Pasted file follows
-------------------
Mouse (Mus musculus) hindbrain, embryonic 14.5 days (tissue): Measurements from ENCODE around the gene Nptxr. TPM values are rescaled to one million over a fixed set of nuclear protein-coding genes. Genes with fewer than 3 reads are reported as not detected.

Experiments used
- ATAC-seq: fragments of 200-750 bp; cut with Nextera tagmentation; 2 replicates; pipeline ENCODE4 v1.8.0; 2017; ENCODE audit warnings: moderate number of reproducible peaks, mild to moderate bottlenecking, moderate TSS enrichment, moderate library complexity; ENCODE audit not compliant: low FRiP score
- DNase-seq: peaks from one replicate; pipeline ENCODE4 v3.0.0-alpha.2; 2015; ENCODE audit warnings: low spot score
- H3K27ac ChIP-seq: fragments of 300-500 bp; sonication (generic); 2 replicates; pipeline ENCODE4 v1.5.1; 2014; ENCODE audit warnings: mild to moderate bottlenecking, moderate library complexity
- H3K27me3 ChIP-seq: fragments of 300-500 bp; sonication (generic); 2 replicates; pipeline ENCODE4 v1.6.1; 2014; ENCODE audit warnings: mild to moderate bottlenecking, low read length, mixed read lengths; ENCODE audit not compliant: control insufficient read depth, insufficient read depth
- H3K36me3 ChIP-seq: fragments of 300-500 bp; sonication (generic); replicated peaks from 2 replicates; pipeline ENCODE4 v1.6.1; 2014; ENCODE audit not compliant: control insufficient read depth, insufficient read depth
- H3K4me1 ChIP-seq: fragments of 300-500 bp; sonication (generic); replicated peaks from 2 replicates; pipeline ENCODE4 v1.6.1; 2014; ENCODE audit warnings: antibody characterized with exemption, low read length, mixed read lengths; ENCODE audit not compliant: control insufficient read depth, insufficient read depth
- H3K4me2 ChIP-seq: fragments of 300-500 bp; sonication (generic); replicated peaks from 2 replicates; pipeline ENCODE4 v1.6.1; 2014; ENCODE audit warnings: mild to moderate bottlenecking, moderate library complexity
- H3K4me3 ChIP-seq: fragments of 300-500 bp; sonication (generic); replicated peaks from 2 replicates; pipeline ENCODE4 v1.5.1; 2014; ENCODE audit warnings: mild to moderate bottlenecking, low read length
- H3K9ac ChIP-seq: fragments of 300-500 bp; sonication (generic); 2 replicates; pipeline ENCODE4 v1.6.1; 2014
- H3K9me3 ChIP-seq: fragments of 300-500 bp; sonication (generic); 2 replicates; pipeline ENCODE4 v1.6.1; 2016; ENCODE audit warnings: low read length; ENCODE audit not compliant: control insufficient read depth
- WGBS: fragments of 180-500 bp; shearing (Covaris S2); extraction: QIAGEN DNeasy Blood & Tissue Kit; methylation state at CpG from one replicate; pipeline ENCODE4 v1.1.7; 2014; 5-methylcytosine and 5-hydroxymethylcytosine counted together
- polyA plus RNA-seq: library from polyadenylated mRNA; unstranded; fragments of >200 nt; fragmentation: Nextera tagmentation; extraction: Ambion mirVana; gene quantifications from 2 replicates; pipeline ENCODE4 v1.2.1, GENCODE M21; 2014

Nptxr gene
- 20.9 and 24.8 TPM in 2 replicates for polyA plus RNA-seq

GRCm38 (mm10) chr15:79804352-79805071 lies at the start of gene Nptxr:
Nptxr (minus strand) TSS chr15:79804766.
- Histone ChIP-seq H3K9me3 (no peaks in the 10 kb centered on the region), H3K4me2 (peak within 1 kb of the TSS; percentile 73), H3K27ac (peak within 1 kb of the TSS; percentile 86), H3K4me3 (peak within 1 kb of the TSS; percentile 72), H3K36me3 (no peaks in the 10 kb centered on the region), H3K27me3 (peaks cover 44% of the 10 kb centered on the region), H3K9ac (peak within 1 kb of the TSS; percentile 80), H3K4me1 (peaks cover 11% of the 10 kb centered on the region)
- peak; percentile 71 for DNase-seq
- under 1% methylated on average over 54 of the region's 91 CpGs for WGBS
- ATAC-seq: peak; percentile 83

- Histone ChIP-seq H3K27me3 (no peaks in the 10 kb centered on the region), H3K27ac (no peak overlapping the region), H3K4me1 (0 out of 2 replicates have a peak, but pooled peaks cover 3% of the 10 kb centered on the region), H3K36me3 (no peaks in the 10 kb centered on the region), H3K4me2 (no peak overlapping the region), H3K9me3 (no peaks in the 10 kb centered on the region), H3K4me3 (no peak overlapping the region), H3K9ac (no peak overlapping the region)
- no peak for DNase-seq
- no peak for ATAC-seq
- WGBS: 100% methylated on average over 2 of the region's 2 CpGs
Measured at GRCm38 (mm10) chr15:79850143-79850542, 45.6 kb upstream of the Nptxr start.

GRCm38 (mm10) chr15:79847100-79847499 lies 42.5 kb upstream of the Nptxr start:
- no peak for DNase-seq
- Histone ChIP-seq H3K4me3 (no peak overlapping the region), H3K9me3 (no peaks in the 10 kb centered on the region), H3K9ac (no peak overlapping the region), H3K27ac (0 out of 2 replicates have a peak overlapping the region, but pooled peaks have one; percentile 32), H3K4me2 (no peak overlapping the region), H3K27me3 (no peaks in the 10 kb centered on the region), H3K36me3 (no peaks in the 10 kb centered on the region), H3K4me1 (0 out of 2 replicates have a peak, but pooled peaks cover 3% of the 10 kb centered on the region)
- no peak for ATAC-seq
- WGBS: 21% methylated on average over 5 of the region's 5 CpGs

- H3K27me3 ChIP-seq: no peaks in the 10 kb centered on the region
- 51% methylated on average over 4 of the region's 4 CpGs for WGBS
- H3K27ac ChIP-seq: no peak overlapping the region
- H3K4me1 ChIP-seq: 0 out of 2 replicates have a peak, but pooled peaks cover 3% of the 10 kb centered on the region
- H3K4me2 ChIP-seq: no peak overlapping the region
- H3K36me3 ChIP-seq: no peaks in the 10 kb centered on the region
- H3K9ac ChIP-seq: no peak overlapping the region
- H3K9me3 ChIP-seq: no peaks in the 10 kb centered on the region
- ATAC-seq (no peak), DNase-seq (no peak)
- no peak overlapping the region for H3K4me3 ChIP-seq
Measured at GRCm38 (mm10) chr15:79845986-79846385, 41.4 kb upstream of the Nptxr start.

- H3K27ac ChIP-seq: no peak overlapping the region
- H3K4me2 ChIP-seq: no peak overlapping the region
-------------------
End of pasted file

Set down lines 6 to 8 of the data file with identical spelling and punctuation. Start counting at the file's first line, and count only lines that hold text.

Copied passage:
- H3K27me3 ChIP-seq: fragments of 300-500 bp; sonication (generic); 2 replicates; pipeline ENCODE4 v1.6.1; 2014; ENCODE audit warnings: mild to moderate bottlenecking, low read length, mixed read lengths; ENCODE audit not compliant: control insufficient read depth, insufficient read depth
- H3K36me3 ChIP-seq: fragments of 300-500 bp; sonication (generic); replicated peaks from 2 replicates; pipeline ENCODE4 v1.6.1; 2014; ENCODE audit not compliant: control insufficient read depth, insufficient read depth
- H3K4me1 ChIP-seq: fragments of 300-500 bp; sonication (generic); replicated peaks from 2 replicates; pipeline ENCODE4 v1.6.1; 2014; ENCODE audit warnings: antibody characterized with exemption, low read length, mixed read lengths; ENCODE audit not compliant: control insufficient read depth, insufficient read depth